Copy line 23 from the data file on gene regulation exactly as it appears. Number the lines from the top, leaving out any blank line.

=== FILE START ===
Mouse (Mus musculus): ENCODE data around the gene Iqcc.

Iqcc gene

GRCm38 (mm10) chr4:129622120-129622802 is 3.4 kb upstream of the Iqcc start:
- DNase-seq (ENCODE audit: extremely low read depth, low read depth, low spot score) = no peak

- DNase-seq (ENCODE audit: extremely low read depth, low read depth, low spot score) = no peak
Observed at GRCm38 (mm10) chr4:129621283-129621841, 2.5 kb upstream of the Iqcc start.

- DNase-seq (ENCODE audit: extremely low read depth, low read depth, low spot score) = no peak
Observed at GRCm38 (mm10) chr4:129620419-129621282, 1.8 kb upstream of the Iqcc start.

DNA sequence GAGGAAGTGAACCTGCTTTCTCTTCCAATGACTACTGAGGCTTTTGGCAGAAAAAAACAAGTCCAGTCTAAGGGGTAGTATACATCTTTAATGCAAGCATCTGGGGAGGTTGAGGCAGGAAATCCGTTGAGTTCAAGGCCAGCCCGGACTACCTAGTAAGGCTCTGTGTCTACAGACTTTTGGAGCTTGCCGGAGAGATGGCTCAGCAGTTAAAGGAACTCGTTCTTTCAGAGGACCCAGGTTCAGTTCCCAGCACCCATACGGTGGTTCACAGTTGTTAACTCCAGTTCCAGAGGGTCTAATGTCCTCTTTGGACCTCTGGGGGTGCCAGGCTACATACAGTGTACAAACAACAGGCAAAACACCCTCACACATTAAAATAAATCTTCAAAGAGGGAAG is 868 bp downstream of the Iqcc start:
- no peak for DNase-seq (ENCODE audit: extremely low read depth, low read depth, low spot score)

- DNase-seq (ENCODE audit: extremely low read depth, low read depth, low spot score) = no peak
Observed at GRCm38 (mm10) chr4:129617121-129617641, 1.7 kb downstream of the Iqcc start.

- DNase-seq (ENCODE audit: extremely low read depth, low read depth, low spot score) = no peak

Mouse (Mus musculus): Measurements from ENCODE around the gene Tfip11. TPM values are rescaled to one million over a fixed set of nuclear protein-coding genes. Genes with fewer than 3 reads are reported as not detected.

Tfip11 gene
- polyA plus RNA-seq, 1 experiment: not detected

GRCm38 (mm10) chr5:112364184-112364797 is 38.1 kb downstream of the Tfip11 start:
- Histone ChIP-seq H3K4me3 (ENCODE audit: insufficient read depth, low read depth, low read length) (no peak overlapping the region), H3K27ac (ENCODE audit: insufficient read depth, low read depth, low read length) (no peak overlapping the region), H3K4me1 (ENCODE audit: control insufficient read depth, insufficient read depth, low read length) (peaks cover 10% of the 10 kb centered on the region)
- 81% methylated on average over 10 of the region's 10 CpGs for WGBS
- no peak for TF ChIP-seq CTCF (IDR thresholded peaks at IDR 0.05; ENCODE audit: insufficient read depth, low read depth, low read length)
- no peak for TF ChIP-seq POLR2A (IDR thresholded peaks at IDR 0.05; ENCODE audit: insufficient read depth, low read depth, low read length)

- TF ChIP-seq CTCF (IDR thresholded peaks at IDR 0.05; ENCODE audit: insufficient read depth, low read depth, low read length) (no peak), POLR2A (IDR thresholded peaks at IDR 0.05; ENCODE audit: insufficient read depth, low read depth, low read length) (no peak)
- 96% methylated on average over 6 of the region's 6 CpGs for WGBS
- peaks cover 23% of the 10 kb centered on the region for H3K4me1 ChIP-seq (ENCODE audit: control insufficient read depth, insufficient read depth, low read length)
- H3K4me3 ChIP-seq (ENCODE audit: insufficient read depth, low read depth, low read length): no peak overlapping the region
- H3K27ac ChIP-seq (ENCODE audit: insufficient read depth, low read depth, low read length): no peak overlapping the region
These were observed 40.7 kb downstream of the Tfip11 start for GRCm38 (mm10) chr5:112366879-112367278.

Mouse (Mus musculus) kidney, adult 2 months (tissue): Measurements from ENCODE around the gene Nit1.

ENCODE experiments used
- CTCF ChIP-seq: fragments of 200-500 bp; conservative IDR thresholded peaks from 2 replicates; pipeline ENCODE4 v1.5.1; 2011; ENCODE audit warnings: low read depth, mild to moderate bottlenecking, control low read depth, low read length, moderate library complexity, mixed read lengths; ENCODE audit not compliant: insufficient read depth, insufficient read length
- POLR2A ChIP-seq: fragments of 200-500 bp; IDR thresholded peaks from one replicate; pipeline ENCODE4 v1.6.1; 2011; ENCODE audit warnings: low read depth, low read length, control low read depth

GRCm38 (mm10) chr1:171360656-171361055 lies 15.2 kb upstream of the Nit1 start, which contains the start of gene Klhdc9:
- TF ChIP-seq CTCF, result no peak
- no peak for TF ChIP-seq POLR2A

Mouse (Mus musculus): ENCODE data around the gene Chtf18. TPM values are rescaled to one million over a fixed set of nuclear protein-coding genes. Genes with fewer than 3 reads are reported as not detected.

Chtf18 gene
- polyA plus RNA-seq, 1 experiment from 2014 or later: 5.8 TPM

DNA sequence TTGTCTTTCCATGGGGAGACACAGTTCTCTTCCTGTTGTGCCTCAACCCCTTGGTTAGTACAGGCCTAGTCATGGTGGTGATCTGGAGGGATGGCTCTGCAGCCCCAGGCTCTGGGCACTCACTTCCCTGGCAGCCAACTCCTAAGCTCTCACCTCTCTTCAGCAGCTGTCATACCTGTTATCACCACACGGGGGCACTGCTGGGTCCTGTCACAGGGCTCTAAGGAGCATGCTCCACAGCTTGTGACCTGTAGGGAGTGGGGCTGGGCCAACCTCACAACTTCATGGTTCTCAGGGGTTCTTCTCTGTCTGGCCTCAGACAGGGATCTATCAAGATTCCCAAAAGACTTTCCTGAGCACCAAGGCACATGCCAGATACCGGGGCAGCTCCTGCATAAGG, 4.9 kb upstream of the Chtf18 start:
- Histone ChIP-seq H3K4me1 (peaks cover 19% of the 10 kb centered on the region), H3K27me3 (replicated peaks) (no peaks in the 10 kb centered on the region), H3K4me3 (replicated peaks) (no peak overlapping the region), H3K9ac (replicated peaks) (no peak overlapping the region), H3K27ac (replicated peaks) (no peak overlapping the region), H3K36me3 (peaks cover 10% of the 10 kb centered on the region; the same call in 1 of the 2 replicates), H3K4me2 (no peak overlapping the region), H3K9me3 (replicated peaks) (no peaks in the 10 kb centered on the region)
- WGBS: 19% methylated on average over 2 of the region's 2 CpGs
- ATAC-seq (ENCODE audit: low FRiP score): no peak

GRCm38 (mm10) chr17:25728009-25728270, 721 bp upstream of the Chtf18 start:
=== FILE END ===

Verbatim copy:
- 96% methylated on average over 6 of the region's 6 CpGs for WGBS